Britain gave the world William Shakespeare, Sir Isaac Newton, Alexander Graham Bell and Paul McCartney. And quite a few people we'd rather not talk about.
Emma Winnall's age was given initially as 94; it has also been given as 93 and 95; while her age may be uncertain, what is not, is that anyone who attacks an elderly woman in her bed the way someone did in her case needs to be put behind bars for a long time. After a public appeal, two people were detained in connection with this attack, which resulted in a police officer becoming so excited that he tweeted news of the arrests to the world. Both suspects have now been released on police bail pending further inquiries.
Many crime buffs will realise that while this sort of thing may be the norm in the United States, in Britain we handle crimes with more discretion, especially crimes of this nature where an accused may be facing a long sentence, and where anything that may prejudice a fair trial can be and at times is dealt with severely, as in the Chris Jefferies case. The offending tweet has now been removed, and no doubt the officer has been warned about his future conduct.
In February and March 1993, before anyone here had ever heard of Islamism, a terror group planted two bombs in Warrington. The IRA has a track record in one form or another going back to the 19th Century; the 1970s was a particularly horrendous time in both Northern Ireland and on the Mainland, but these attacks will long be remembered, because the two fatalities of the second attack were 3 year old Johnathan Ball and 12 year old Tim Parry.
The Provisional IRA claimed responsibility for both the outrages, and the parents of Tim Parry set up a foundation in the names of both boys. Three years after the murders, a plaque was erected in their memory. This week, it was stolen, apparently for scrap metal. To paraphrase Oscar Wilde, the price of this piece of metal is around £30; its value to the memory of these two young boys and to the people of Warrington is beyond mere money. The crime has of course generated outrage in the town. Sadly, this is one of many similar thefts in recent months due primarily to the rise in the price of precious, semi-precious and even base metal.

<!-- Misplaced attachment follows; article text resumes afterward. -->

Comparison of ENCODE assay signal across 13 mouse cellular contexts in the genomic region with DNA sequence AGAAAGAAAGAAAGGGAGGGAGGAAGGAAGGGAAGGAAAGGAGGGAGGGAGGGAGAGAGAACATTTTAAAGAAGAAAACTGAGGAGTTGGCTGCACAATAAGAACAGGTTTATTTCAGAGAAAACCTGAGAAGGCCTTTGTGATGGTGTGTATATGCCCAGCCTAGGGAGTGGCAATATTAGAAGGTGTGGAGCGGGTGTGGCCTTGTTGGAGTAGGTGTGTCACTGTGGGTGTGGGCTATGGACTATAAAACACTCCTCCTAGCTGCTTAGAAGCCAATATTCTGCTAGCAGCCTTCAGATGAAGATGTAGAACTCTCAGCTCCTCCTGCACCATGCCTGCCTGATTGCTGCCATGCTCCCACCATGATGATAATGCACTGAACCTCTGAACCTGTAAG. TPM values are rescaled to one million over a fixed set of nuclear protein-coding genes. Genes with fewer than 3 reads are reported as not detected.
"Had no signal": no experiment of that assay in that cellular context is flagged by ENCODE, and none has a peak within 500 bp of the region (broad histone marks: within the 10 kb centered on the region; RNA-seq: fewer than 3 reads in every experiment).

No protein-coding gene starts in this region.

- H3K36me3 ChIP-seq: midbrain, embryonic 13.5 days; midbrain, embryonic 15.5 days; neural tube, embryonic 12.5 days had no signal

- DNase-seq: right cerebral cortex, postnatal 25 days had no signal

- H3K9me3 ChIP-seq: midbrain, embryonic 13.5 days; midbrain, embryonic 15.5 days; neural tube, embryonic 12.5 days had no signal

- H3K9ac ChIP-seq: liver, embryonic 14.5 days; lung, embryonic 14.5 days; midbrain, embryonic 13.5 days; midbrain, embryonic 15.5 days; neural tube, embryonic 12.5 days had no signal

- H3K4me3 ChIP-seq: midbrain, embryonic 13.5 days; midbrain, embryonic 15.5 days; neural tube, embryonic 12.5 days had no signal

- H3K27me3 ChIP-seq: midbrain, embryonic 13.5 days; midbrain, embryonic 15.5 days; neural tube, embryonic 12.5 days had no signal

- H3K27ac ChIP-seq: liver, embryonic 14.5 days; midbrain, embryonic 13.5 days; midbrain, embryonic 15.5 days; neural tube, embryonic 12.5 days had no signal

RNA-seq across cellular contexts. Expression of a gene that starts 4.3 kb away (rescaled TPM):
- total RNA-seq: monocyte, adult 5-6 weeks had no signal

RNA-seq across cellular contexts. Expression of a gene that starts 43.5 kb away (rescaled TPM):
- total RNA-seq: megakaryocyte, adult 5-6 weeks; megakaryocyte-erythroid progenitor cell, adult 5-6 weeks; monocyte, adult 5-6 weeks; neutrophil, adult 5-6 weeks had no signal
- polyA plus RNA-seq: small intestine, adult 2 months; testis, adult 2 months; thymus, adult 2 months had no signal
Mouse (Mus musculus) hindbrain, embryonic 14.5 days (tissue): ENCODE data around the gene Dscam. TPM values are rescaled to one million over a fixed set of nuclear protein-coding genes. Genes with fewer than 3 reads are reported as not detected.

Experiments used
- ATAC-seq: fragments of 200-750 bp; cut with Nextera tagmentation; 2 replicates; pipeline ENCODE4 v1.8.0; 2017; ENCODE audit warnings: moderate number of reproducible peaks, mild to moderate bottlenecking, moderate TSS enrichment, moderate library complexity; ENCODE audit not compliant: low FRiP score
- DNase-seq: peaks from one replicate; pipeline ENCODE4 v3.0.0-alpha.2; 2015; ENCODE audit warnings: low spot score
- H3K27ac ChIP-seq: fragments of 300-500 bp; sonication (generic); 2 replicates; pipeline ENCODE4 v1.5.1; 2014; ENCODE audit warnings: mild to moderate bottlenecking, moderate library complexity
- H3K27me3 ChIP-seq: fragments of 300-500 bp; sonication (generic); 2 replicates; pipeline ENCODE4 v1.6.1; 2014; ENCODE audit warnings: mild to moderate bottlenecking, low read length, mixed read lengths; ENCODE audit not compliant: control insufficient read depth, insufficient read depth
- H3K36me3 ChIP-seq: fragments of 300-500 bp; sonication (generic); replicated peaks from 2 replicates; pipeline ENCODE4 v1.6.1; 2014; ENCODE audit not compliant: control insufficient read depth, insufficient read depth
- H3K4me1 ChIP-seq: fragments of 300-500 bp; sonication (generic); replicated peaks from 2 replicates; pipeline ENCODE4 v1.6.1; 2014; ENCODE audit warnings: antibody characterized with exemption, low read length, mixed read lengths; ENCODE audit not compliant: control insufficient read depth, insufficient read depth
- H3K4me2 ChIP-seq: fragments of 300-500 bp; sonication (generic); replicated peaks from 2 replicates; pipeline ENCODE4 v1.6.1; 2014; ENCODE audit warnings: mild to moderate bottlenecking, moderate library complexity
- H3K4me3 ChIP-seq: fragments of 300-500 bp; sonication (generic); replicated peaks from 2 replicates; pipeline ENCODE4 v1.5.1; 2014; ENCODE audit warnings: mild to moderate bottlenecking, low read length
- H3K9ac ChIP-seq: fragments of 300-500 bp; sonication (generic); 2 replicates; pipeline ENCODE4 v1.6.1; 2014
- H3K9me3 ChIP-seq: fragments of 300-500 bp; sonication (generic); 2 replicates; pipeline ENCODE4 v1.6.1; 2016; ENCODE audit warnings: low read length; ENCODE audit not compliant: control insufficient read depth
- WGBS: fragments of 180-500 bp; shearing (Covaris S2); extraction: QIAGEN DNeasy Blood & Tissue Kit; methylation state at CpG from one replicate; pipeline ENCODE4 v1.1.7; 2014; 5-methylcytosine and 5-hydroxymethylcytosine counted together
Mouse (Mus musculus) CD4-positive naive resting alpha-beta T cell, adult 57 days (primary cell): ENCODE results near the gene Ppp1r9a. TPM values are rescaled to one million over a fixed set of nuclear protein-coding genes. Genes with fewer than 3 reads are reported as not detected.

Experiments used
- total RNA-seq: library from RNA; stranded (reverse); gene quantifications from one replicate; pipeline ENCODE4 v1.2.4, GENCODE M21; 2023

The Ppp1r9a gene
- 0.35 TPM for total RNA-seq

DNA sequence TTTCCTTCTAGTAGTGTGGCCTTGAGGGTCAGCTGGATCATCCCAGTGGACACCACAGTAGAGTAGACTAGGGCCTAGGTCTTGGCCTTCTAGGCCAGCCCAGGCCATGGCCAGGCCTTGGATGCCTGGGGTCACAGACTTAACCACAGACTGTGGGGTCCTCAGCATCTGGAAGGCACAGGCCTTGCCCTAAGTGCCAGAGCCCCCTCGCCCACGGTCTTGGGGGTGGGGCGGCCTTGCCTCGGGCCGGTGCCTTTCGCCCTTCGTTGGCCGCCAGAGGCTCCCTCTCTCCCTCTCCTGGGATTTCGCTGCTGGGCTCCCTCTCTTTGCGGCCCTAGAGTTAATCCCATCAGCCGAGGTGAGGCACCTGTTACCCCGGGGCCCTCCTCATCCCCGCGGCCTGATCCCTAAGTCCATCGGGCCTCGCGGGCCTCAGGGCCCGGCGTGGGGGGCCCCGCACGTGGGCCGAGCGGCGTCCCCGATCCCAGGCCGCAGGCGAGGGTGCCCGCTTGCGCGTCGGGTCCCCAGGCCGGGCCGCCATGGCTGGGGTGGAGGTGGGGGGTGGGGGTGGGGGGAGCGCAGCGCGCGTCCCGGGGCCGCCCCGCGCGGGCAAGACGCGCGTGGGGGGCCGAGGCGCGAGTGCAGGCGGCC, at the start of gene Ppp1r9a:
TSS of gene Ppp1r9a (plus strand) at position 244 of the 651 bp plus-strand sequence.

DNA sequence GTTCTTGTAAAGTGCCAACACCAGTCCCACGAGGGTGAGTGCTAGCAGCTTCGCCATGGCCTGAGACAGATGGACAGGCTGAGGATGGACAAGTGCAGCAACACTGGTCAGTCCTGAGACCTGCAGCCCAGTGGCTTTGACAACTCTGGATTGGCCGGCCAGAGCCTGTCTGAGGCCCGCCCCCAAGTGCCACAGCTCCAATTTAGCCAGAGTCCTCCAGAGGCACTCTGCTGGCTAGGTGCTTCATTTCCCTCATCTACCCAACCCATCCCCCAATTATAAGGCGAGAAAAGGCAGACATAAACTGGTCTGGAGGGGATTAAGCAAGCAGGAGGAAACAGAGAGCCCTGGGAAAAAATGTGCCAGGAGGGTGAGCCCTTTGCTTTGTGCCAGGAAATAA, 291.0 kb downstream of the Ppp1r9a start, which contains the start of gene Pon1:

A similar act of grave robbing by proxy was reported too this week, when Marc Kirvin pleaded guilty at Manchester Crown Court to stealing a dead woman's purse. Arthur Weinrab's detailed report can be found here.
Finally, by far the most serious crime to have been committed in Britain this month; a 6th child has died after the arson attack on the Derby home of father of 17 (seventeen) Mick Philpott.
The inquest has opened, and anyone hoping this might have been a tragic accident will be sadly disappointed, because it has now been confirmed that petrol was used as an accelerant. After the death of their 13 year old son Duwayne in hospital, Mr and Mrs Philpott donated his organs “to save the life of another child ”.
Those with long memories may detect a similarity between this crime and one committed in December 1979 when an arson attack on a house at Selby Street, Hull, resulted in the deaths of three boys. It was believed the family were targeted because of their lifestyle, but it was actually started by a youth of low intelligence who preyed on young boys, and who had an interesting sideline in serial arson. Doubtless the police will bear in mind there could be many possible motives for this current attack, and although they will follow up all possible lines of inquiry, they will not allow themselves to be led down blind alleys.